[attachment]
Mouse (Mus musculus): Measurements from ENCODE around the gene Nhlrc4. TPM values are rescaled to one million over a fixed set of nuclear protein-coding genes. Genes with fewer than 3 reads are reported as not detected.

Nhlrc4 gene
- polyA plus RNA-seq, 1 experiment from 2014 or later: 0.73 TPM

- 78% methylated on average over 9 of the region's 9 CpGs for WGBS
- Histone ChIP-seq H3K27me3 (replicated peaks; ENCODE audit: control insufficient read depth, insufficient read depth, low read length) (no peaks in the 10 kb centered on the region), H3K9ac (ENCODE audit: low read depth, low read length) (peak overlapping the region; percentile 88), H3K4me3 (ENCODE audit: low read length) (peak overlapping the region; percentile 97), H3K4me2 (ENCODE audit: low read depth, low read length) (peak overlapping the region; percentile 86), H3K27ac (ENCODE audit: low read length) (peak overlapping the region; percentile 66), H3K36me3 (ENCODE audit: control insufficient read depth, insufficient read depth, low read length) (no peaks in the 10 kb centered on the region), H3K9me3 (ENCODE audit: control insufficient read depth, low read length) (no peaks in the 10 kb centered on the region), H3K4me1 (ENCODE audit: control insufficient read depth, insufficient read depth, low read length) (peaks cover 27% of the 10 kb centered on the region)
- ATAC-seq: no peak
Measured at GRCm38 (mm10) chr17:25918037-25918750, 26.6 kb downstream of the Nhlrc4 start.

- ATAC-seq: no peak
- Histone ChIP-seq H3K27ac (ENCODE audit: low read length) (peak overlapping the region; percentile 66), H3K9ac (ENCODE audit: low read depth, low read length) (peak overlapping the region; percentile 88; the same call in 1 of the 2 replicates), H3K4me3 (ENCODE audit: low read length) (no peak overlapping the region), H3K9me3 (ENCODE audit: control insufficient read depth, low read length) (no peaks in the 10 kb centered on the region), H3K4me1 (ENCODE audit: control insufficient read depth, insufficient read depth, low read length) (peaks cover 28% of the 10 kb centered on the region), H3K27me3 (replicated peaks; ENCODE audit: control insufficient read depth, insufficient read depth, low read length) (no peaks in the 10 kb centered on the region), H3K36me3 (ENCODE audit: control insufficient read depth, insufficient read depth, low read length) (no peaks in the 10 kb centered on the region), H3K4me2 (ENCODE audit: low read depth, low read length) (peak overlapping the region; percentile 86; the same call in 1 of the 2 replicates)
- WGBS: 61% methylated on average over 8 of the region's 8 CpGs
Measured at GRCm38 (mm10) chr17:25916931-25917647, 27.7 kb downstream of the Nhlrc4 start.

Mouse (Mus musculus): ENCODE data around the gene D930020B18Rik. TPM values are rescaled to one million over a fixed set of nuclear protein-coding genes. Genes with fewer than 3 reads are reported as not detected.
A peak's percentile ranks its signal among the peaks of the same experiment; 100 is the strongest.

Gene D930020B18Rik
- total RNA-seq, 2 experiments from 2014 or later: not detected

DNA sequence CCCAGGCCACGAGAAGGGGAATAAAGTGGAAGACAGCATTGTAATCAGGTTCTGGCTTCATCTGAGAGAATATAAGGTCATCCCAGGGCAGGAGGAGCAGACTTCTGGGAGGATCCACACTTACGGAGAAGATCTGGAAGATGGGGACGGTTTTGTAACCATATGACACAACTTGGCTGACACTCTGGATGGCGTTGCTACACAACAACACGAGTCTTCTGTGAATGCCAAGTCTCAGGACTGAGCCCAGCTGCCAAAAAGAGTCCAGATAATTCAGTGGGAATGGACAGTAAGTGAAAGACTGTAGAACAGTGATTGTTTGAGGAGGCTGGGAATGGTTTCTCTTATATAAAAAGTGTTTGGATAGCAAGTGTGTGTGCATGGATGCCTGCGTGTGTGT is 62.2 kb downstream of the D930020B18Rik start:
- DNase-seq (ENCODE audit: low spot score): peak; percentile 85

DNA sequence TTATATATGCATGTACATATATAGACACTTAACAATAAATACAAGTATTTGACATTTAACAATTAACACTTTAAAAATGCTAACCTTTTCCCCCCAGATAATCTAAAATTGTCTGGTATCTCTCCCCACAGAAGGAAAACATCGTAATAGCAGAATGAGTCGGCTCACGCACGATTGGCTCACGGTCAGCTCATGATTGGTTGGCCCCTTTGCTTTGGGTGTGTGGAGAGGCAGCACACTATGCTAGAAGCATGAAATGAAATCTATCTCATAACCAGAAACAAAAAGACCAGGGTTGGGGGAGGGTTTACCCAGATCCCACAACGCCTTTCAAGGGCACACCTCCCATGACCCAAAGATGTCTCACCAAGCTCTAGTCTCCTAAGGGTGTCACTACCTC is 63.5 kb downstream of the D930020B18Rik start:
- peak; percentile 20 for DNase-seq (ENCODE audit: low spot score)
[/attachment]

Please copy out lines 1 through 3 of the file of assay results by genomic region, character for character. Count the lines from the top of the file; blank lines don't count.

Mouse (Mus musculus): Measurements from ENCODE around the gene Nhlrc4. TPM values are rescaled to one million over a fixed set of nuclear protein-coding genes. Genes with fewer than 3 reads are reported as not detected.

Nhlrc4 gene
- polyA plus RNA-seq, 1 experiment from 2014 or later: 0.73 TPM